Brecht’s influence over Godard is indisputable. They share the same values and intent of transforming their audience into self-thinking individuals with the ability to objectively analyze the portrayal of reality through different mediums. However, the path chosen by them differs. Brecht rallied against the Aristotlean plays staged for the sole benefit of the aristocrats and the bourgeoisie that advocated for catharsis, or a purging of emotions. Catharsis ensured that the audience would leave the theatre with a lighter heart, without giving a second thought to the socio-political subtext of the play, defeating its real purpose. He invented the Epic Theatre that bore no illusions for placating the audience. Instead, it forced them to focus on the themes and underlying subject matter of the drama by putting a distance between the play and the audience. Using the alienation effect, he ensured that the viewers would objectively see the bourgeois for what they were: Exploiters.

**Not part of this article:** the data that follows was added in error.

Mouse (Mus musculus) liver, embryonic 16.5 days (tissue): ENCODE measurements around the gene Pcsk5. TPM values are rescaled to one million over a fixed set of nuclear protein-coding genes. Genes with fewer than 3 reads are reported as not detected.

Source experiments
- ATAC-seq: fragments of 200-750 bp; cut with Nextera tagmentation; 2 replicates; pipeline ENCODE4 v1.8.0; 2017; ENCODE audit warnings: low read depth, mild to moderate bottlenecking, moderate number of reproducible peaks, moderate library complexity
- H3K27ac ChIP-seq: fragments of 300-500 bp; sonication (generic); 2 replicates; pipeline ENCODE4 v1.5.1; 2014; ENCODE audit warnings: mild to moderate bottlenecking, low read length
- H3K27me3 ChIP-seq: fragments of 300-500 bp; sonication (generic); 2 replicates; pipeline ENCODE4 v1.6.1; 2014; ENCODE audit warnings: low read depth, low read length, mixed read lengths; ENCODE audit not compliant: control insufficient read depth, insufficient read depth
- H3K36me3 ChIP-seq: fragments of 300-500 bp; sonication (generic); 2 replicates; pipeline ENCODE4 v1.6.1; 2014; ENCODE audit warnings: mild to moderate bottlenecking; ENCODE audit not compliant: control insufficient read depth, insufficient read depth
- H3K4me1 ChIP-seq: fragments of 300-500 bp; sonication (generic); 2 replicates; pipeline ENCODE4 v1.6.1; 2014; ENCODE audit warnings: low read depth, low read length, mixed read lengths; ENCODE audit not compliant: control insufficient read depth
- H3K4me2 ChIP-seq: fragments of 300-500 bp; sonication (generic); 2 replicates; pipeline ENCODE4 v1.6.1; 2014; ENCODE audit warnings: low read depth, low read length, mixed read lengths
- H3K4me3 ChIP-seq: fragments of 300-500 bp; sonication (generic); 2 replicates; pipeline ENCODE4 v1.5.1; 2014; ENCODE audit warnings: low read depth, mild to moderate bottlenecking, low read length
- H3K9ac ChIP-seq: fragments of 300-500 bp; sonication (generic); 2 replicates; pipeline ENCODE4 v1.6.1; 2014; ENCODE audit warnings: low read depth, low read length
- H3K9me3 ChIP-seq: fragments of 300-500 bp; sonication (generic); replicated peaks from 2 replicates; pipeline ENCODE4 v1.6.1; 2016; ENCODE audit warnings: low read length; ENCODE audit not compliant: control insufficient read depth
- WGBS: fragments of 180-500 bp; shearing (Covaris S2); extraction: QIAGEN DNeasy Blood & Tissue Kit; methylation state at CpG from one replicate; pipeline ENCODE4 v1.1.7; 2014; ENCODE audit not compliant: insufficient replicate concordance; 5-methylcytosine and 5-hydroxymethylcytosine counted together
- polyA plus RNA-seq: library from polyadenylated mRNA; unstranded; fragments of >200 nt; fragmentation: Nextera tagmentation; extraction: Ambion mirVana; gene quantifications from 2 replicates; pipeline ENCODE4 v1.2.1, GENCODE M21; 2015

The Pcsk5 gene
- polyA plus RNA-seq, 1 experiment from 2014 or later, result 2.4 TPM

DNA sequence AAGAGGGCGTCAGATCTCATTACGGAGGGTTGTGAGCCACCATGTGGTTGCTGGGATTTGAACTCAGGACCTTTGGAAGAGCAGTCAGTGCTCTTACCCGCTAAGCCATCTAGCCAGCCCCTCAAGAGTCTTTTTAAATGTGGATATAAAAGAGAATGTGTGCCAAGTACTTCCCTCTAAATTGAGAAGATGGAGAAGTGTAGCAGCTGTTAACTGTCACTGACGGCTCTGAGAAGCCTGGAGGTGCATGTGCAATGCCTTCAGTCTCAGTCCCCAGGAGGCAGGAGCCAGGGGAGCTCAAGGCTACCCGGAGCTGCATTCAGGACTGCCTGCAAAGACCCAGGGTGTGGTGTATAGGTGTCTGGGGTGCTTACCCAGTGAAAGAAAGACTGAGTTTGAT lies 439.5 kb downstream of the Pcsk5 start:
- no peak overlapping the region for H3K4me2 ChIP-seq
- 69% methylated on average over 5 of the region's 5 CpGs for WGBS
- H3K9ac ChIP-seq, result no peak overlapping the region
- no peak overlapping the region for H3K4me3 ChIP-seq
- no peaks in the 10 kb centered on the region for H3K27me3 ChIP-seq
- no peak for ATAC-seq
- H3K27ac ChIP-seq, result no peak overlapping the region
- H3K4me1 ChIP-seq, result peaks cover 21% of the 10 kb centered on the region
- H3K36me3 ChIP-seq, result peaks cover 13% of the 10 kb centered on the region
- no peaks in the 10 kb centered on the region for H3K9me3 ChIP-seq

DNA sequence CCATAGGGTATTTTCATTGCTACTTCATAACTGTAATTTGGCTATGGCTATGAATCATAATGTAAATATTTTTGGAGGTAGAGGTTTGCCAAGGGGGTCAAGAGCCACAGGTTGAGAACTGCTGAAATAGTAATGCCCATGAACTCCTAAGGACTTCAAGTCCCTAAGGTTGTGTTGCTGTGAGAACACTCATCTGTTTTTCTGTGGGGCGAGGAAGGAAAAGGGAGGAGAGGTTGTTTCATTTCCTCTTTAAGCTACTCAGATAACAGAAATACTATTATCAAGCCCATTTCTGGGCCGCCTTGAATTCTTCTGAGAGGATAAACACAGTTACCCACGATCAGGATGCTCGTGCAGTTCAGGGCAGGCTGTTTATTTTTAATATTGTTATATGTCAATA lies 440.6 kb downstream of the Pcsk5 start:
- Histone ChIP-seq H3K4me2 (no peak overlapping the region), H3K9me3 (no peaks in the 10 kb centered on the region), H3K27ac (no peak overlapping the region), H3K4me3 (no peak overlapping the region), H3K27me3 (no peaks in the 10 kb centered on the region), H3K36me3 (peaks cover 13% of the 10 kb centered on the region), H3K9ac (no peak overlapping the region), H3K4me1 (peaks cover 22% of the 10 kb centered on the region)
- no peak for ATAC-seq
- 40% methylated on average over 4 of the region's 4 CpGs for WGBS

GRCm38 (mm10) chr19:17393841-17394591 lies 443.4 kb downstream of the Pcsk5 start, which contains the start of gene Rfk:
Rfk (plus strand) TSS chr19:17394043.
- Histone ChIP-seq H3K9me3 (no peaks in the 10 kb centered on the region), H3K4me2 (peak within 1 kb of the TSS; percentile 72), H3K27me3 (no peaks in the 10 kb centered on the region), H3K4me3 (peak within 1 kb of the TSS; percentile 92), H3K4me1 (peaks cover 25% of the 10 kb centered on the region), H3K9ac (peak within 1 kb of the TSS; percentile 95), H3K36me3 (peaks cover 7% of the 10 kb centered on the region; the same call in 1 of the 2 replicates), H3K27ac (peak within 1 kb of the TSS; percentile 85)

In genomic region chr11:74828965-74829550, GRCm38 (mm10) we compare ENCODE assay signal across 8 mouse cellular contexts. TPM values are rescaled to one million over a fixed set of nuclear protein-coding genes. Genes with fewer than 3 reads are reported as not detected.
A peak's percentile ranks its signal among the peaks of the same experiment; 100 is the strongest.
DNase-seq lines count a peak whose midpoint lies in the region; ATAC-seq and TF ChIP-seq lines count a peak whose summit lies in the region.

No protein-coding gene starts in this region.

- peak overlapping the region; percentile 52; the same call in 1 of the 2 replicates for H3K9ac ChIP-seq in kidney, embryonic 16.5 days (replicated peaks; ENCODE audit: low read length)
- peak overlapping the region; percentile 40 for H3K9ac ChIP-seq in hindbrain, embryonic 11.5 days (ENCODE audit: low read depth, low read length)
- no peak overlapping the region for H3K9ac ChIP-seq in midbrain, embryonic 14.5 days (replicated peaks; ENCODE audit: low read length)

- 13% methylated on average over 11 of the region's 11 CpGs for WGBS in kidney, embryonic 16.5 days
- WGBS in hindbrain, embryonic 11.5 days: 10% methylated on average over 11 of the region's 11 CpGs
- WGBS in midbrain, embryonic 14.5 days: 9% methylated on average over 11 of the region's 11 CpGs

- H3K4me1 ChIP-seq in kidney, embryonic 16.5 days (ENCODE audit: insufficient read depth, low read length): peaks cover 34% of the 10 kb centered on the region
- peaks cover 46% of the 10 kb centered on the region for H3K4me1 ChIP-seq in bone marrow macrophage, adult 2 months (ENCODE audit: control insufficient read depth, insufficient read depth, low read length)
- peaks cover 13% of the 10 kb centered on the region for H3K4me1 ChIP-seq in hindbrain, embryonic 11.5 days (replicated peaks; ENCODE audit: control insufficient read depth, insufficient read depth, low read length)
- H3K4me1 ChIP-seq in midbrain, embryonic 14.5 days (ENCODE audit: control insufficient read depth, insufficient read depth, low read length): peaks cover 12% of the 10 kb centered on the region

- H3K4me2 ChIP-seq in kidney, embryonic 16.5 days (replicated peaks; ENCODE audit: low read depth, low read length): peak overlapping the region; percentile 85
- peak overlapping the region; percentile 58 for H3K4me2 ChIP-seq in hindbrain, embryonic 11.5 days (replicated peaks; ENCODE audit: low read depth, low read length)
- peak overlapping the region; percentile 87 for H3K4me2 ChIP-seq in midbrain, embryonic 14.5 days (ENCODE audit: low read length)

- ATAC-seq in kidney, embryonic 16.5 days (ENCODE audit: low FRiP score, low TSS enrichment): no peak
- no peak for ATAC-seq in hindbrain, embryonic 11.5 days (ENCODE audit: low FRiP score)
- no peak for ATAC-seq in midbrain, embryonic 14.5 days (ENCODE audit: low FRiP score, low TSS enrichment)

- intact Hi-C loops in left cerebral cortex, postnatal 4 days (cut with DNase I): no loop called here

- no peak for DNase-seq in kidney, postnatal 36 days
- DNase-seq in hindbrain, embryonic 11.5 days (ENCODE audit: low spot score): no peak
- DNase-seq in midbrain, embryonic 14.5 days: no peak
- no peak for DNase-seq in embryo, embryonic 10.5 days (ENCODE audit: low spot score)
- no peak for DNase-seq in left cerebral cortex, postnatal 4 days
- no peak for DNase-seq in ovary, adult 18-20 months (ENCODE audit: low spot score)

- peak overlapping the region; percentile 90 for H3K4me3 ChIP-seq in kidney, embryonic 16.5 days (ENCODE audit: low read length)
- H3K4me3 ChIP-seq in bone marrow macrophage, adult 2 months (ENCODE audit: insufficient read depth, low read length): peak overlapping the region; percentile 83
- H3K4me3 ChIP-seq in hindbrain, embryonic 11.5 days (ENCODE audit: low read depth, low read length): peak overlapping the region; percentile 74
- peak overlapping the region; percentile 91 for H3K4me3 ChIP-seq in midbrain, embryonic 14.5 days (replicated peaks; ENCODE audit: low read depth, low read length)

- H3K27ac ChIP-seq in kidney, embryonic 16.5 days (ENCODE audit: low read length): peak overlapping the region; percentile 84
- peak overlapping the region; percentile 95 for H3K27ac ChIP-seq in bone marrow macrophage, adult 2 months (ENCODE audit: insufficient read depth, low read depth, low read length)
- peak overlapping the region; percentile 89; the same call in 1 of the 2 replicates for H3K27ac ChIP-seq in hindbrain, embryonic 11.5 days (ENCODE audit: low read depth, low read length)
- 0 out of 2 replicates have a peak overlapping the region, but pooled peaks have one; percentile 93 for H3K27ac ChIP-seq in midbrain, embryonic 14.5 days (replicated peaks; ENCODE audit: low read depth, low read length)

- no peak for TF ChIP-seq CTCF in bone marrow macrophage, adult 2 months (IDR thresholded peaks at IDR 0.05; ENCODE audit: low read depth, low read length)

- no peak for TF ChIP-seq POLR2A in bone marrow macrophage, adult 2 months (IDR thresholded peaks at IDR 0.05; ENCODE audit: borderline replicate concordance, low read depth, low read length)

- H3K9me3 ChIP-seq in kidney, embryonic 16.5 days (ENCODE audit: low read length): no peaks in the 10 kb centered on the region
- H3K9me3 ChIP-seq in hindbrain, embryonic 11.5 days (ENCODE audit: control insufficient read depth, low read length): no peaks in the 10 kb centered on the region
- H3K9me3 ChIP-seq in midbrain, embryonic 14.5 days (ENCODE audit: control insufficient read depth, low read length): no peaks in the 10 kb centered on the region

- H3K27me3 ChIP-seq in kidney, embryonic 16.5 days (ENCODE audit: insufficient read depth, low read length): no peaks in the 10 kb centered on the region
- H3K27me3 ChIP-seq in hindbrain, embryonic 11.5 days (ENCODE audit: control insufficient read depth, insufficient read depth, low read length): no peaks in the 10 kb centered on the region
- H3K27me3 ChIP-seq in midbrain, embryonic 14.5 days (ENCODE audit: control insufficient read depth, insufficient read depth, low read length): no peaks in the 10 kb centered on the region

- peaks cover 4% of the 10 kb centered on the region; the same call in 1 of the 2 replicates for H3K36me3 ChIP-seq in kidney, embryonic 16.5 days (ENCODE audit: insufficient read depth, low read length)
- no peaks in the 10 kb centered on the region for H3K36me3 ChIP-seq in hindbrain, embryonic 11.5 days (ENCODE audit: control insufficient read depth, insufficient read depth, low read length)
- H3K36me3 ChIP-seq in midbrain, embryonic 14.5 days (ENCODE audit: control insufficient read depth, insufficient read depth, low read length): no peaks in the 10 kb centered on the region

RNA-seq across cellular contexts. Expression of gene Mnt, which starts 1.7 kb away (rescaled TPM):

Godard, on the other hand, wanted his audience to be immersed in the narrative of his film, while consciously contemplating it. He experimented with various new techniques, like the use of 3D projections. This bridged the gap between modern sciences and artistic endeavors bringing them all together for a complex and layered experience which allowed for multiple interpretations. While the aim of both Brecht and Godard may have been to make the audience more reflective, their ideas to bring about that change were in stark contrast with one another.